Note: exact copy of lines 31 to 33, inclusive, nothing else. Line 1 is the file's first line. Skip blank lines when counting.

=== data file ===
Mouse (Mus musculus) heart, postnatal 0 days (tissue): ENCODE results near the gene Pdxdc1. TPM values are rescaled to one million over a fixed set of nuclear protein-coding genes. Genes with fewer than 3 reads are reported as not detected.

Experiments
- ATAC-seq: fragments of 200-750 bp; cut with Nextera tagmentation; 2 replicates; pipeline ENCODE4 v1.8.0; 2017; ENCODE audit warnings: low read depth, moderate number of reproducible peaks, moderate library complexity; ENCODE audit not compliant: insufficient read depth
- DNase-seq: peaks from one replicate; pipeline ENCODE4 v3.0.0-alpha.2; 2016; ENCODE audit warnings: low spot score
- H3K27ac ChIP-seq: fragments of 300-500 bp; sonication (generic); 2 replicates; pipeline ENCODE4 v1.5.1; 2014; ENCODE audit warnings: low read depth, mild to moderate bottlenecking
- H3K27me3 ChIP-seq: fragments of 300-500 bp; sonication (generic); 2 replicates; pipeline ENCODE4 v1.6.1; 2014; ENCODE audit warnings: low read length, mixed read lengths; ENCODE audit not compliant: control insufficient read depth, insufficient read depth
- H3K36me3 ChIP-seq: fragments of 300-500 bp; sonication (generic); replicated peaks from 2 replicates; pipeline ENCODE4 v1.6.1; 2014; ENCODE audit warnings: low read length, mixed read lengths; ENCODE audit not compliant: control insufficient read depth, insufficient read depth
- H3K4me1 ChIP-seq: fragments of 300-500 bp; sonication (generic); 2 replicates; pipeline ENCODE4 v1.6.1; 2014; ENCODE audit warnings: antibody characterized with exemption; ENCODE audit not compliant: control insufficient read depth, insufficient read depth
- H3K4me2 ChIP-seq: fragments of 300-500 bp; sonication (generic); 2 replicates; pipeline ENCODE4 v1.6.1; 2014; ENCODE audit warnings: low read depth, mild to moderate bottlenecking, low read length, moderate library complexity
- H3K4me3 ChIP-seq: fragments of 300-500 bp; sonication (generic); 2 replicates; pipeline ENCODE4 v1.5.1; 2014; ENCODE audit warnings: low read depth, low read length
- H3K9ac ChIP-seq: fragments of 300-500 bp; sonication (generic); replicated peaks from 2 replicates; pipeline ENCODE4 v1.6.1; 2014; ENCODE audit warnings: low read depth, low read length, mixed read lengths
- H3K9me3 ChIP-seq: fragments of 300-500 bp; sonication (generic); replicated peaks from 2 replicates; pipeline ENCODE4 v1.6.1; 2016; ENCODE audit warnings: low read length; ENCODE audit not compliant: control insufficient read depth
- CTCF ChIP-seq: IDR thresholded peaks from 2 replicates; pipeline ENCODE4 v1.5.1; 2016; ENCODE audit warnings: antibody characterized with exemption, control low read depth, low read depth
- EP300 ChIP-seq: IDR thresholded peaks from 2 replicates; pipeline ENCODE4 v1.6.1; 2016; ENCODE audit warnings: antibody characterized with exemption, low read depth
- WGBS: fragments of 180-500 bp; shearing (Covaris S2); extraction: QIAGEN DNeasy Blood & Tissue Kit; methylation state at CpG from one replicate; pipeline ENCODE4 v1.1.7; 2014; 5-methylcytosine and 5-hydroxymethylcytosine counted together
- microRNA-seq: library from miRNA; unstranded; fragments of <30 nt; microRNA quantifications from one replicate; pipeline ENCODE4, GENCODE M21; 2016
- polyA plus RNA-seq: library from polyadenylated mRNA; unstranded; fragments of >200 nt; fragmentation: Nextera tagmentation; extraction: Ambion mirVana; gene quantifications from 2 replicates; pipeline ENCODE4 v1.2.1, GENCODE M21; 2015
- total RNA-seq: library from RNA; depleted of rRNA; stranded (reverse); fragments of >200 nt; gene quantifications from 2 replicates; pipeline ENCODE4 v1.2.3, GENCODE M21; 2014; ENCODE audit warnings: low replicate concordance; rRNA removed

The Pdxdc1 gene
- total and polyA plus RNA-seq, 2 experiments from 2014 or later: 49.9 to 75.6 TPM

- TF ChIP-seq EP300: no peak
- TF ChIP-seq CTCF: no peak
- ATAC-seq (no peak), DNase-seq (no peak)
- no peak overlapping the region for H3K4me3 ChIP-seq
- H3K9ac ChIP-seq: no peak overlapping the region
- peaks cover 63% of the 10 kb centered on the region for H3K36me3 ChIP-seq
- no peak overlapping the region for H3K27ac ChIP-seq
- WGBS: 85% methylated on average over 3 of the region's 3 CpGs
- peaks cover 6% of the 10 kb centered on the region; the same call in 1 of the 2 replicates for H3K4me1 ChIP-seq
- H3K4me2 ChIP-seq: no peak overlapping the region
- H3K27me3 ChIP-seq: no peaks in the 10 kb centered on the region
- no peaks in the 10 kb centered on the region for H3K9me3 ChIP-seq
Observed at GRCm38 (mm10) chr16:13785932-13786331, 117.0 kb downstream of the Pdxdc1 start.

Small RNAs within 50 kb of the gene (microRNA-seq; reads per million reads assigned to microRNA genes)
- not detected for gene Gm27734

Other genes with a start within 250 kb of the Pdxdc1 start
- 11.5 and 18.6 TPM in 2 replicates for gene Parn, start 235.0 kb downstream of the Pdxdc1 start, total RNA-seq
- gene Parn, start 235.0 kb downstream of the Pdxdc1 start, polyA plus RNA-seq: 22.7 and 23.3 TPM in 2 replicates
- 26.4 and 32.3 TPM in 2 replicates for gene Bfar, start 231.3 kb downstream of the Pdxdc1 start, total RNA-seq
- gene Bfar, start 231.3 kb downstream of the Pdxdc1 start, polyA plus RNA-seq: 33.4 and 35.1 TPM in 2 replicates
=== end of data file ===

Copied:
- H3K27me3 ChIP-seq: no peaks in the 10 kb centered on the region
- no peaks in the 10 kb centered on the region for H3K9me3 ChIP-seq
Observed at GRCm38 (mm10) chr16:13785932-13786331, 117.0 kb downstream of the Pdxdc1 start.